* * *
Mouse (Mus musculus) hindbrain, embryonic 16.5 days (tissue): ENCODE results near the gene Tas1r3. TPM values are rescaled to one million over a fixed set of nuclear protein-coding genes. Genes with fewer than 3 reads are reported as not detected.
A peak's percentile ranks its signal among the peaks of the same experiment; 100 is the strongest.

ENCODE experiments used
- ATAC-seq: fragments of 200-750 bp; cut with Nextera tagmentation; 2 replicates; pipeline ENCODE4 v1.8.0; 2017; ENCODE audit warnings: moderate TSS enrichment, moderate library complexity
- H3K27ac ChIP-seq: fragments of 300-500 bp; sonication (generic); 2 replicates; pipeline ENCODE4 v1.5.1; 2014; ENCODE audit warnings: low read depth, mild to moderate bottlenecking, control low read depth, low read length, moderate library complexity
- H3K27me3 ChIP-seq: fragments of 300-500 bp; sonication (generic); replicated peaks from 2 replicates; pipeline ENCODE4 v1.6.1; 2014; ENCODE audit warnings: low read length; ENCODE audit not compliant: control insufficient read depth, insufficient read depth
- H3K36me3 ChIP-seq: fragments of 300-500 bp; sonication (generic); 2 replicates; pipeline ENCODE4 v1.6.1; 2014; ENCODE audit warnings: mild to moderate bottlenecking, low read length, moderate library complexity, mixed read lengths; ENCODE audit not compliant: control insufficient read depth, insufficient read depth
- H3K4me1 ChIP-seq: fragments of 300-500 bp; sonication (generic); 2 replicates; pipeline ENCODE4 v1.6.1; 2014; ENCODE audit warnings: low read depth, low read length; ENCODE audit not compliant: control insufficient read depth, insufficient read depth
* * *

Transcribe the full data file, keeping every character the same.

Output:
Mouse (Mus musculus) hindbrain, embryonic 16.5 days (tissue): ENCODE results near the gene Tas1r3. TPM values are rescaled to one million over a fixed set of nuclear protein-coding genes. Genes with fewer than 3 reads are reported as not detected.
A peak's percentile ranks its signal among the peaks of the same experiment; 100 is the strongest.

ENCODE experiments used
- ATAC-seq: fragments of 200-750 bp; cut with Nextera tagmentation; 2 replicates; pipeline ENCODE4 v1.8.0; 2017; ENCODE audit warnings: moderate TSS enrichment, moderate library complexity
- H3K27ac ChIP-seq: fragments of 300-500 bp; sonication (generic); 2 replicates; pipeline ENCODE4 v1.5.1; 2014; ENCODE audit warnings: low read depth, mild to moderate bottlenecking, control low read depth, low read length, moderate library complexity
- H3K27me3 ChIP-seq: fragments of 300-500 bp; sonication (generic); replicated peaks from 2 replicates; pipeline ENCODE4 v1.6.1; 2014; ENCODE audit warnings: low read length; ENCODE audit not compliant: control insufficient read depth, insufficient read depth
- H3K36me3 ChIP-seq: fragments of 300-500 bp; sonication (generic); 2 replicates; pipeline ENCODE4 v1.6.1; 2014; ENCODE audit warnings: mild to moderate bottlenecking, low read length, moderate library complexity, mixed read lengths; ENCODE audit not compliant: control insufficient read depth, insufficient read depth
- H3K4me1 ChIP-seq: fragments of 300-500 bp; sonication (generic); 2 replicates; pipeline ENCODE4 v1.6.1; 2014; ENCODE audit warnings: low read depth, low read length; ENCODE audit not compliant: control insufficient read depth, insufficient read depth